Now that you know you'll not be entering
a profession filled with perfect truth
seekers -- as if any such profession
exists -- you can put integrity at the very
top of your list of goals.  Since you're
not perfect, you will make mistakes.  
However, as long as your mistakes are
made in good faith, and you acknowledge
and correct those mistakes, facts and
truth will serve you well throughout your

Police departments have many rules and
regulations which are violated by police
officers with regularity.  While many are
ignored by everybody and go
unenforced, you may find yourself
accused of a violation of which you are
guilty, but since you're maintaining a high
level of integrity, it's going to be one of
the minor violations.  You'll be
aggravated since your violation is one of
those regularly violated by many.  Oh,
well...that's just the way it goes
sometimes.  You'll take the punishment
and learn from the mistake.

Even though you maintain the highest
levels of integrity and professionalism,
there will come a time(s) when you'll be
falsely accused of something.  The first
false allegation may come early in your
career or late in your career, but it, or
they, will come.  Never forget that you'll
be operating among the lowest forms of
humanity, and the liars are the lowest of
them all.

The most serious allegations usually
involve money, drugs, sex, and lies, or
some combination thereof.  Get use to
this right now...there is no such thing as
a presumption of innocence for a police
officer.  When you're subjected to a false
allegation(s), you must be prepared to
prove your innocence.  Your best defense
against the inevitable will be your
reputation for truthfulness.  From the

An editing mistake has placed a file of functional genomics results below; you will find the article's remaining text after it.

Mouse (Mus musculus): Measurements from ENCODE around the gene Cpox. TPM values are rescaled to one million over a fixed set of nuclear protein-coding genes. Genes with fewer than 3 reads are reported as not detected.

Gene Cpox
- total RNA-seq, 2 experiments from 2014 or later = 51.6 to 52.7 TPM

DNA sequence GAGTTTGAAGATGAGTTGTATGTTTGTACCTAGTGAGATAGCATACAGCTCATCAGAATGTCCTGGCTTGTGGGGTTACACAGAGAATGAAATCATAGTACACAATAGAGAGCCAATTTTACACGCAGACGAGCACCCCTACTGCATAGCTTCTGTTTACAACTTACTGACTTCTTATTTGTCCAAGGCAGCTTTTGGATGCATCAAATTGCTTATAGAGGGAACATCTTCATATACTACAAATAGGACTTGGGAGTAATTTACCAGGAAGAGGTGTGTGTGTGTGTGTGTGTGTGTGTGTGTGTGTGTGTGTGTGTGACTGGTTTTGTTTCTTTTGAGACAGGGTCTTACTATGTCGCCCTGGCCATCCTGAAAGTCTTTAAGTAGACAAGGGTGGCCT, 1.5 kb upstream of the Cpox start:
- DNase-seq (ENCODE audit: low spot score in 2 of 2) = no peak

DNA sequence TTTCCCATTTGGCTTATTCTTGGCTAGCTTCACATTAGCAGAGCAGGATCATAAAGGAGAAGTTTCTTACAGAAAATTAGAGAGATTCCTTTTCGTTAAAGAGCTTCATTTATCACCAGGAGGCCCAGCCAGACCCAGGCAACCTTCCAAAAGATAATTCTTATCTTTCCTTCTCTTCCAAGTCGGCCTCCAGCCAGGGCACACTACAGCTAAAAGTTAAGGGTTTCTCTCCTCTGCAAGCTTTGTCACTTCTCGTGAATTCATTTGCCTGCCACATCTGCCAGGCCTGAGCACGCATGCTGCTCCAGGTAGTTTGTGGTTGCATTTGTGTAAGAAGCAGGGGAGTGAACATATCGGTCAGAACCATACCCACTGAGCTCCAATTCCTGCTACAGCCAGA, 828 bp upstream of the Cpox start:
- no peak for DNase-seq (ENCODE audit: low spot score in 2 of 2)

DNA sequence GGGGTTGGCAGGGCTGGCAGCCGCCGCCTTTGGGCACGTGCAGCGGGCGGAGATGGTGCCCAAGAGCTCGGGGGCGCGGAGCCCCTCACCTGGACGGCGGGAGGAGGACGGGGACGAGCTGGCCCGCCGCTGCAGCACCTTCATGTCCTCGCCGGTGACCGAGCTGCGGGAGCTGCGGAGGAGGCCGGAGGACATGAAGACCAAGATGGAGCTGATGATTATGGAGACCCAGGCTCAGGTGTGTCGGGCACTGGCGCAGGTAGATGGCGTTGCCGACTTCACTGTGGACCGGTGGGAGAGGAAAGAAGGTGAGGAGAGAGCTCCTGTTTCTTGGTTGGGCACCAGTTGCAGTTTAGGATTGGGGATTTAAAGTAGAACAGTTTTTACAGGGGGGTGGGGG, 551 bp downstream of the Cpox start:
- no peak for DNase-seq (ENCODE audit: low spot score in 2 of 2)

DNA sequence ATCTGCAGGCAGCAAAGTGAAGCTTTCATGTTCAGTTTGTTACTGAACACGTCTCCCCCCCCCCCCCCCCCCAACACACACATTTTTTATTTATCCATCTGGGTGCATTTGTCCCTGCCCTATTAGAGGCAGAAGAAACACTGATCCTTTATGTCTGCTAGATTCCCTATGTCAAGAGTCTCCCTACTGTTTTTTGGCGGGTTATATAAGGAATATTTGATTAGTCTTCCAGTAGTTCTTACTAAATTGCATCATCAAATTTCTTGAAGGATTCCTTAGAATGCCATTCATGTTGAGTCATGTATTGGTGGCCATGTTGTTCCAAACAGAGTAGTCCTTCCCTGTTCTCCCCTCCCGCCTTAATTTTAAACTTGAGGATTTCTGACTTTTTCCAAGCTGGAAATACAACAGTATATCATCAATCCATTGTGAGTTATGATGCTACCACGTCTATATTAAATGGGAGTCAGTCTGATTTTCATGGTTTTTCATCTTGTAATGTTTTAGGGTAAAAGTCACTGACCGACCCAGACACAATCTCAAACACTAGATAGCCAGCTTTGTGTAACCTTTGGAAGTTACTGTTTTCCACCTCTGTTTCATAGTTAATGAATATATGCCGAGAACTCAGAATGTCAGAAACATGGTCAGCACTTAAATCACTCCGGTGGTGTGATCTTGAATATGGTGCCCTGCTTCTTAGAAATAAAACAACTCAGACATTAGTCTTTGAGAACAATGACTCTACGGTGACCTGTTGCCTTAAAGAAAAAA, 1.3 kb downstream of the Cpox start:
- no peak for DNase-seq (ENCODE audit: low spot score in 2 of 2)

beginning, you must never do, or say,
anything that could reflect negatively on
your credibility.

Police officers are just like anyone else
when it comes to being people.  People
often say things in jest, or they agree
with others just to be polite.  You should
remember that just as you're --
technically -- on duty 24 hours a day,
your statements and your perceived
views on anything are under scrutiny 24
hours a day.

Once upon a time, there were two young
police officers who made a bet on which
one would be the first to shoot a bad
guy.  No one took their banter seriously,
because both young men were decent
human beings.  Their youth and
inexperience prevented them from
realizing that their recently chosen
profession made a deadly force
circumstance a real possibility.

That stupid bet was only mentioned a
couple of times and forgotten...or so one
might believe.  Months later on a cold
winter night, one of the officers
responded to a call where he was
confronted by an elderly man holding a
double barrel 12 gauge shotgun.  The
officer drew his revolver and ordered the
man to drop the gun.

No one would ever know why the old guy
failed to obey a uniformed police officer
pointing a gun at him.  As the man began
to raise the shotgun to his shoulder, the
officer screamed his order again.  The
man failed to respond, and the officer
fired his revolver.  There seemed to be
no effect, and as the man continued to
point the shotgun at the officer, the
officer fired again, and again; until, his six
shot revolver was empty.  

Incredibly, the man still stood, and he
was still pointing the shotgun.  Can you
even begin to imagine how that police
officer felt at that moment?  One
indication might be the final condition of
the officer's heavy winter uniform coat.  
Every button on the coat was ripped
away in the officer's desperate effort to
reach his ammunition pouch to reload his